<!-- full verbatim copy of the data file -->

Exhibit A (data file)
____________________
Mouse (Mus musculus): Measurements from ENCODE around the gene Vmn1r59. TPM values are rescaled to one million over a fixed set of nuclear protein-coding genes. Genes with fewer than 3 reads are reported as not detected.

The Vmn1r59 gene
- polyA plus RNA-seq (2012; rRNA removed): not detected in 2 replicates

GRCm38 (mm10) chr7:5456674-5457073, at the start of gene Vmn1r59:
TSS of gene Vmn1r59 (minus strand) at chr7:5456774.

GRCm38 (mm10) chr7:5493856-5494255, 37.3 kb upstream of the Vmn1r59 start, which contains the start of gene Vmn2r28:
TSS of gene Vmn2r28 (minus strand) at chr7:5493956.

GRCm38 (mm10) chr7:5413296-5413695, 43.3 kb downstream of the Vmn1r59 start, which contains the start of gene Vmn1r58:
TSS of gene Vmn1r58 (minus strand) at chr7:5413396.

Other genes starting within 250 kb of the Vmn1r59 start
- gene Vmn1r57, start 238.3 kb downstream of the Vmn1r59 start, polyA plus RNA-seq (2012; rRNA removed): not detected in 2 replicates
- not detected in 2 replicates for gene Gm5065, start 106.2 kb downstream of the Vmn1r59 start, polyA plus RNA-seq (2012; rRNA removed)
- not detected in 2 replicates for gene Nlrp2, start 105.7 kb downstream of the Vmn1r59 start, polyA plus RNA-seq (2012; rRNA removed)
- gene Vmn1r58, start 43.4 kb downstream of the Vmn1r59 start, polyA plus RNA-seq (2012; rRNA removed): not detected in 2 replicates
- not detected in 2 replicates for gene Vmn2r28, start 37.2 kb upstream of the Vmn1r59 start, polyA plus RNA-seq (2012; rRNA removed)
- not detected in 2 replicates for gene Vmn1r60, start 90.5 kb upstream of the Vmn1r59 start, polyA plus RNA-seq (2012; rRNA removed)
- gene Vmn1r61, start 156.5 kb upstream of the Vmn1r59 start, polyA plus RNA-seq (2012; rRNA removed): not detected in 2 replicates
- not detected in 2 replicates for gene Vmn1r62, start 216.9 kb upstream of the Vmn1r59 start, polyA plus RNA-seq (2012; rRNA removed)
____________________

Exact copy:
Mouse (Mus musculus): Measurements from ENCODE around the gene Vmn1r59. TPM values are rescaled to one million over a fixed set of nuclear protein-coding genes. Genes with fewer than 3 reads are reported as not detected.

The Vmn1r59 gene
- polyA plus RNA-seq (2012; rRNA removed): not detected in 2 replicates

GRCm38 (mm10) chr7:5456674-5457073, at the start of gene Vmn1r59:
TSS of gene Vmn1r59 (minus strand) at chr7:5456774.

GRCm38 (mm10) chr7:5493856-5494255, 37.3 kb upstream of the Vmn1r59 start, which contains the start of gene Vmn2r28:
TSS of gene Vmn2r28 (minus strand) at chr7:5493956.

GRCm38 (mm10) chr7:5413296-5413695, 43.3 kb downstream of the Vmn1r59 start, which contains the start of gene Vmn1r58:
TSS of gene Vmn1r58 (minus strand) at chr7:5413396.

Other genes starting within 250 kb of the Vmn1r59 start
- gene Vmn1r57, start 238.3 kb downstream of the Vmn1r59 start, polyA plus RNA-seq (2012; rRNA removed): not detected in 2 replicates
- not detected in 2 replicates for gene Gm5065, start 106.2 kb downstream of the Vmn1r59 start, polyA plus RNA-seq (2012; rRNA removed)
- not detected in 2 replicates for gene Nlrp2, start 105.7 kb downstream of the Vmn1r59 start, polyA plus RNA-seq (2012; rRNA removed)
- gene Vmn1r58, start 43.4 kb downstream of the Vmn1r59 start, polyA plus RNA-seq (2012; rRNA removed): not detected in 2 replicates
- not detected in 2 replicates for gene Vmn2r28, start 37.2 kb upstream of the Vmn1r59 start, polyA plus RNA-seq (2012; rRNA removed)
- not detected in 2 replicates for gene Vmn1r60, start 90.5 kb upstream of the Vmn1r59 start, polyA plus RNA-seq (2012; rRNA removed)
- gene Vmn1r61, start 156.5 kb upstream of the Vmn1r59 start, polyA plus RNA-seq (2012; rRNA removed): not detected in 2 replicates
- not detected in 2 replicates for gene Vmn1r62, start 216.9 kb upstream of the Vmn1r59 start, polyA plus RNA-seq (2012; rRNA removed)